Handling learning disabilities

It’s two years ago I stepped into a classroom for the first time as an instructor and not as a student. In the space of one summer, I had gone from being a senior with senioritis to being a graduate student and a budding instructor. I had a crash course about how people learn and the problems some people encounter with learning disabilities.

There is no doubt that I tend to excel in the typical university classroom.

I’ve never been daunted by lectures nor afraid to talk during discussions. My learning style coincides with the methods that most professors on this campus use. In those fields I love to study, I rarely encounter a situation that I find to be intolerable and incomprehensible.

But a lot of people struggle with learning disabilities. Learning disabilities — an issue explored in the Feb. 24 IDS article entitled, “Student turns challenge into blessing” — are a real concern for students and faculty. They can come in many different forms: dyslexia, dysgraphia and dyscalculia, to name three broad categories. (Dysgraphia are problems associated with reading and dyscalculia are problems associated with math.)

What is critical for all learning-disabled students is that they learn how to communicate their problems and concerns to their professors. After listening to my professors rant and rave over the past seven years, I know that this is an important component. Many of my professors were skeptical whenever a student showed up on the day of the test and announced, “I have a learning disability and I need a special room and extra time.”

That was, without a doubt, the wrong time to tell my professors that piece of news. Talking to them about these situations, I found that they had a lot of concerns about doing anything for the student at that point. Questions like “Does he really have a learning disability?” and “Does she really need that much extra time?” were constantly on their mind.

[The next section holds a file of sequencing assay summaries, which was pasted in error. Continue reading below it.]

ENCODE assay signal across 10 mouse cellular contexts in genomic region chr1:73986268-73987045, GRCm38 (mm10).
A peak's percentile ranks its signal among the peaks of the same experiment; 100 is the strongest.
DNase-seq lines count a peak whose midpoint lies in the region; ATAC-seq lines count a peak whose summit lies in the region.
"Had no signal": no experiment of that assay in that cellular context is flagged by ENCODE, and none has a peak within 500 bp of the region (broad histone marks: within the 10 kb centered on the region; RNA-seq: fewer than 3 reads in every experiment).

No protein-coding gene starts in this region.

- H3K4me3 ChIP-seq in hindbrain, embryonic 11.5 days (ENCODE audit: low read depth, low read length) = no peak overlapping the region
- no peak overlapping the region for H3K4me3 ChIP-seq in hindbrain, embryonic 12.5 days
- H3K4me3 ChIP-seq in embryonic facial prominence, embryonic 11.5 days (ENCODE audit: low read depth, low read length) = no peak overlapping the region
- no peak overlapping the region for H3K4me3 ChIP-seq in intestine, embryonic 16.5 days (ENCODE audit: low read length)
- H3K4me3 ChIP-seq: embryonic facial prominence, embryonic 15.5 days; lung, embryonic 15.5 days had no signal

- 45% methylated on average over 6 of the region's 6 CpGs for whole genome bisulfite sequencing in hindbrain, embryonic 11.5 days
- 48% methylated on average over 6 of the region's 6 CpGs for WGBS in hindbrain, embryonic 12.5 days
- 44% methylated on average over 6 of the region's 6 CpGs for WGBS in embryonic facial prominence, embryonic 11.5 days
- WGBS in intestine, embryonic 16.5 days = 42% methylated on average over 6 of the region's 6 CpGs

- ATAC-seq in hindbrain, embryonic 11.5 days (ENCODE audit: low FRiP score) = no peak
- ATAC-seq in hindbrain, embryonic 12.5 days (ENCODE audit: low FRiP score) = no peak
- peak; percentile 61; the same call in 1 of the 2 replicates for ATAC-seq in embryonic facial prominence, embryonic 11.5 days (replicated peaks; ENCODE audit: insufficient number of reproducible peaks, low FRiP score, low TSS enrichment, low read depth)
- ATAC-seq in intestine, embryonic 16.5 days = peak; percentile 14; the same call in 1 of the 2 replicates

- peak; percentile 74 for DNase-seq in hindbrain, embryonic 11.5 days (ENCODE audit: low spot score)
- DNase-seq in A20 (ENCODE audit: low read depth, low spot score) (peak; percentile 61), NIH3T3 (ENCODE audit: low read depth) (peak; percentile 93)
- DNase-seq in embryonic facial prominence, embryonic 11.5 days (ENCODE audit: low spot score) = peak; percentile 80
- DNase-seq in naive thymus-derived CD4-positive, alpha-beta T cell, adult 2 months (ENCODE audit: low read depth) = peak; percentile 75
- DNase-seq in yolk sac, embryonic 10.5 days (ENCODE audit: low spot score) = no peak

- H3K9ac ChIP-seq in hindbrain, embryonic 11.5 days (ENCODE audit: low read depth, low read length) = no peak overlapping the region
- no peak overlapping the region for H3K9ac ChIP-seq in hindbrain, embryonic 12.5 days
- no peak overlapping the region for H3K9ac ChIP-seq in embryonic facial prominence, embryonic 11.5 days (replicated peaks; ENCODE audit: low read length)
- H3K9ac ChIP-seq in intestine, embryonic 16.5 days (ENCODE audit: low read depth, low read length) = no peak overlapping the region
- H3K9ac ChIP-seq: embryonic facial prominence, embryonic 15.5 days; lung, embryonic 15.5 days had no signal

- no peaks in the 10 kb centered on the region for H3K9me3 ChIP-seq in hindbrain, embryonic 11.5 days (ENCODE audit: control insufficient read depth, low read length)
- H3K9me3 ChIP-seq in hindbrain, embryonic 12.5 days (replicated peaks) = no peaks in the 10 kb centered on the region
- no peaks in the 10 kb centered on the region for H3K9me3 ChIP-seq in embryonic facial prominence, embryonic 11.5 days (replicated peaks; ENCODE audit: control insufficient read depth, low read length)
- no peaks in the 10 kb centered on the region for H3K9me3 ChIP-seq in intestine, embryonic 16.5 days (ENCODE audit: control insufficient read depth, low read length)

There was also the major concern of “Do learning disabilities catch?” That is to say, will one student claim a learning disability when they see another get extra time or special consideration? As a student, I know that I was occasionally frustrated when I’d see a classmate claim a learning disability and get extra time or other perceived “extras” that I did not get.

What I came to appreciate as a budding instructor were the students who were upfront and honest about their learning disabilities. The key here was communication and timing. The earlier they told me about their special needs, the better I was able to handle their problem appropriately and discretely.

That’s why I was particularly pleased to see the article earlier this week about a freshman with dyslexia. Freshman Alli Jainchill took the problem by its horn and turned it into an advantage. She also sought out the additional help that this University, and all universities, provide.

The Office of Disabled Student Services has assisted students with learning disabilities since the 1970s and established the Coordinator of Learning Disability Services position four years ago. Lynn Flinders, who recommends that students contact her office if they have problems, currently holds that position. The number is 855-3508.

My recommendation for all students with learning disabilities is to give the office a call today. Midterm season is nearing quickly and you really shouldn’t surprise your professor at the last moment.

I did ask one last question of Flinders before I finished writing my column. I asked her if test anxiety is a learning disability. It isn’t one, so the University isn’t obligated to accommodate it. But that doesn’t mean you shouldn’t seek out help for text anxiety: for that problem you should consult with the Student Academic Center at 855-7313.

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